Within the past two weeks, The New Yorker and The Nation have published long features on Ursula K. Le Guin. They’re following the New York Times back in the summer. One wonders why the house organs of the chattering classes picked now. She’s 87, after all. She’s been published since the early sixties. It may be because the Library of America put out a collection of her work. That’s happened to extremely few living authors. Philip Roth is the only other one alive right now.
The magazines waited this long, I’m sure, because Le Guin’s body of work includes much imaginative fiction (or science fiction and fantasy, if you will). That may be, but The Left Hand of Darkness, A Wizard of Earthsea and The Lathe of Heaven are stamped with greatness. They are NOT stamped “literary,” however. Rather they carry the taint of genre. You can even read in the New Yorker’s subhead—”The literary mainstream once relegated her work to the margins. Then she transformed the mainstream”—as an attempt to cover tracks. If she did transform the mainstream, she started doing it waaaaay back in 1968. In our present, I watch as literary fiction continues to swallow itself, searching for, if I understand the purpose of the exercise, the meaning of meaning becoming the meaning. Not the story. Not life lived.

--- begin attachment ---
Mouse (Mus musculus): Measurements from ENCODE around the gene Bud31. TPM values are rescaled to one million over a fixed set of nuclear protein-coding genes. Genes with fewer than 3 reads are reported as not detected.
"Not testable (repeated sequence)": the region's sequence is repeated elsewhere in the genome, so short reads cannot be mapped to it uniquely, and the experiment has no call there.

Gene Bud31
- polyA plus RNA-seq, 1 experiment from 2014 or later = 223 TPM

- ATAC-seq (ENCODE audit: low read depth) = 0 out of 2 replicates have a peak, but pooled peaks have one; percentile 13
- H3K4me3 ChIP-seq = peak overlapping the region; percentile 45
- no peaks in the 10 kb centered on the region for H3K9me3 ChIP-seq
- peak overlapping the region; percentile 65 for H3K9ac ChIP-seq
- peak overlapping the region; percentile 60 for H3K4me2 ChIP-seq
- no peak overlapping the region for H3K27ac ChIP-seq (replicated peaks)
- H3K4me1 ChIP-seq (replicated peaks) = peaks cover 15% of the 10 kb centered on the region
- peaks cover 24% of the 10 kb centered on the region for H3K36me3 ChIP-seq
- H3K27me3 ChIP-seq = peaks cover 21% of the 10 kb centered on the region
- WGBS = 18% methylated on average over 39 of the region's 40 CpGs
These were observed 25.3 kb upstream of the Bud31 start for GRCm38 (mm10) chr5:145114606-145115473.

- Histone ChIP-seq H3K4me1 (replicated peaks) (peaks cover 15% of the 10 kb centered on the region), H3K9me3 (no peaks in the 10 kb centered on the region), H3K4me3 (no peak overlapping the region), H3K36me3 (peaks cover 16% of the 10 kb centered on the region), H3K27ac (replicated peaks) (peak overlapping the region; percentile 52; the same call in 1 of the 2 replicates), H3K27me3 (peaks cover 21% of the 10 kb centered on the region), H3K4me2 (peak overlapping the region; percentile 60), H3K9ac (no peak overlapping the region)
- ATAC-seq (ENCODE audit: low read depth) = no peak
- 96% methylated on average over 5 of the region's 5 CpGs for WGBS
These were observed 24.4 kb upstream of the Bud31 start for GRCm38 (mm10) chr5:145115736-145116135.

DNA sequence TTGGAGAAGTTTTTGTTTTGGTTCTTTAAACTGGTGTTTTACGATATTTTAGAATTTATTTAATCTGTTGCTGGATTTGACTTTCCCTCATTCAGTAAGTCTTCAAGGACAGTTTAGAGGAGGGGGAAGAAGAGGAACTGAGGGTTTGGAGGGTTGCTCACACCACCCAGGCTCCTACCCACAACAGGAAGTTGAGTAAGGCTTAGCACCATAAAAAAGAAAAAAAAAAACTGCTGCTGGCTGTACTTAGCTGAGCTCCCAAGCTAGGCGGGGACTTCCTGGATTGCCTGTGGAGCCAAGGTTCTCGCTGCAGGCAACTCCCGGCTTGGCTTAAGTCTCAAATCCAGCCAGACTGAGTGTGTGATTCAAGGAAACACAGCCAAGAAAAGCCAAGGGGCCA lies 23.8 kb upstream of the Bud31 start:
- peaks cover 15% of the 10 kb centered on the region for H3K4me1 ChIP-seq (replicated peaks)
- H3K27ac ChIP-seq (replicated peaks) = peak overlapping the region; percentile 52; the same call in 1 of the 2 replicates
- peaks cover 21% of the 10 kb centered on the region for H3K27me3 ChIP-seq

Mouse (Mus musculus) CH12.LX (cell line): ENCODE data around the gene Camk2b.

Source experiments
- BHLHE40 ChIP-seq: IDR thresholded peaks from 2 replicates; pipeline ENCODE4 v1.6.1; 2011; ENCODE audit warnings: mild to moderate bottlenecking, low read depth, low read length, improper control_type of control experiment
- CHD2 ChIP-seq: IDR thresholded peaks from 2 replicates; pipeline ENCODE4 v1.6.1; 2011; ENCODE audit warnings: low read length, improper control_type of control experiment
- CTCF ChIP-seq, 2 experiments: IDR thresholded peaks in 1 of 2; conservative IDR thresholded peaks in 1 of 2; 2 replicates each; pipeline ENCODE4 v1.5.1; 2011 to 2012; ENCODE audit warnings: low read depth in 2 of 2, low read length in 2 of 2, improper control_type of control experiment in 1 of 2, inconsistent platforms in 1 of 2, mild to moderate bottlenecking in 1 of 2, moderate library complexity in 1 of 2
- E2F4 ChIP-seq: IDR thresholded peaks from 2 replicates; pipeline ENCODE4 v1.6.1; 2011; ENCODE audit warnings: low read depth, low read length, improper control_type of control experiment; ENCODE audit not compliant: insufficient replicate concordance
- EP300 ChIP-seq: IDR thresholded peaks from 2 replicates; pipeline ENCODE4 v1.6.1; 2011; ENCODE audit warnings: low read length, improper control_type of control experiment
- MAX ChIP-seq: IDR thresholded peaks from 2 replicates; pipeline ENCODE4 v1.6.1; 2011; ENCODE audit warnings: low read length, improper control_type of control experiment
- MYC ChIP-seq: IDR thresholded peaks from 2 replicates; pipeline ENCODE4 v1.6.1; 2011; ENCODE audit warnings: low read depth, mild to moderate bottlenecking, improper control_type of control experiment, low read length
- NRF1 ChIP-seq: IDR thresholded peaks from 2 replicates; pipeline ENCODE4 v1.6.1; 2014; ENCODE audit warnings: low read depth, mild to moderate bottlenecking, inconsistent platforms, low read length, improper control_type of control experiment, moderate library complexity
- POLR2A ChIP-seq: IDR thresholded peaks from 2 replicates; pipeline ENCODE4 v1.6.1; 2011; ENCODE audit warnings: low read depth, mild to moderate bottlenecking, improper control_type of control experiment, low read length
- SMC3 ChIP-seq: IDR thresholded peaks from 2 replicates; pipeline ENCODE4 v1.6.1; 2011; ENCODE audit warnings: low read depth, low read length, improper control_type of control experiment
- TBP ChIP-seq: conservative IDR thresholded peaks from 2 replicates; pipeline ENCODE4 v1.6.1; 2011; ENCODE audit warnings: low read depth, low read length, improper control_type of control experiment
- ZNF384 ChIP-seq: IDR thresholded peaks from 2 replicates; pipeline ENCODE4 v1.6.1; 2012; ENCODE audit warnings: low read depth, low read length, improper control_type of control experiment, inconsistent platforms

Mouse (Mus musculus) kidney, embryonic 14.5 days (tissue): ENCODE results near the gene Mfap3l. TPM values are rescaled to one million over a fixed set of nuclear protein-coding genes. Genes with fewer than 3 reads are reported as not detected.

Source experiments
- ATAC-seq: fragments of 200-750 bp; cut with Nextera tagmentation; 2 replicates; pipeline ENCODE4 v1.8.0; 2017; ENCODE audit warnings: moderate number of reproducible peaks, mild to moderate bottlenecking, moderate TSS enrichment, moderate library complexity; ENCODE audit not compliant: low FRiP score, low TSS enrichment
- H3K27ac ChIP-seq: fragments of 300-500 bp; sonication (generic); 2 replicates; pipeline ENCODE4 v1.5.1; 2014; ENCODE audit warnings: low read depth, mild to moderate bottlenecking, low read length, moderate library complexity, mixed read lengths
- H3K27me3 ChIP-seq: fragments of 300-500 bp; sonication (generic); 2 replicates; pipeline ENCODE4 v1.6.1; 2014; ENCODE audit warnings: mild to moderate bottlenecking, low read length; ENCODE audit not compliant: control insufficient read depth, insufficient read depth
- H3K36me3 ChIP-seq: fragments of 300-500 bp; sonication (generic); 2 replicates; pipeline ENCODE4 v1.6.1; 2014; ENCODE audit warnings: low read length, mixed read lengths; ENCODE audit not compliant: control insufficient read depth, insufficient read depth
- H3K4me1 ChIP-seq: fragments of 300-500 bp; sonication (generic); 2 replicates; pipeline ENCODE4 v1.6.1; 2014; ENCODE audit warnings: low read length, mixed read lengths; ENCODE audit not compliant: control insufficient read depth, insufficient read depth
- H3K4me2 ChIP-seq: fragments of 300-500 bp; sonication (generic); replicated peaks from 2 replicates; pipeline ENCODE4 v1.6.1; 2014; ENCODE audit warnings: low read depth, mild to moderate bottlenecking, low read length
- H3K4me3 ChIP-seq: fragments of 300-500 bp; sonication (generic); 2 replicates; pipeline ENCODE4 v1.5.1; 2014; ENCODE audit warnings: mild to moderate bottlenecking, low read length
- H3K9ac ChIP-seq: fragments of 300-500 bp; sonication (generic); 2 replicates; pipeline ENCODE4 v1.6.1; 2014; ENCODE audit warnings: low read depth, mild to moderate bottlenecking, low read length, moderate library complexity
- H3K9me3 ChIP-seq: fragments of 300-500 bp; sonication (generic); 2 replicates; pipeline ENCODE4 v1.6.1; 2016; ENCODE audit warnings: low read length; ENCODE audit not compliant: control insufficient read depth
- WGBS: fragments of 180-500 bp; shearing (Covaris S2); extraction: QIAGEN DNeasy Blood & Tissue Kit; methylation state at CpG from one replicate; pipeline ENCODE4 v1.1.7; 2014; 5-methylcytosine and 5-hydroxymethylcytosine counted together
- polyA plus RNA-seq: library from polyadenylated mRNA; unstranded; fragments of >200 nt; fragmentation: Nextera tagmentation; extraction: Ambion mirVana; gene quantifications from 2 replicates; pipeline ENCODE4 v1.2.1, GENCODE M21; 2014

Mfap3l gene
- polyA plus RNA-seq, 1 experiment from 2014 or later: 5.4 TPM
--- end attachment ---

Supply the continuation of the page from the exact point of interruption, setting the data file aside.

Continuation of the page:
Our grandest publications have finally noticed Ursula in her ninth decade. Her books will be here long after the sum total of all the novels reviewed by the Times and The New Yorker and The Nation this year.
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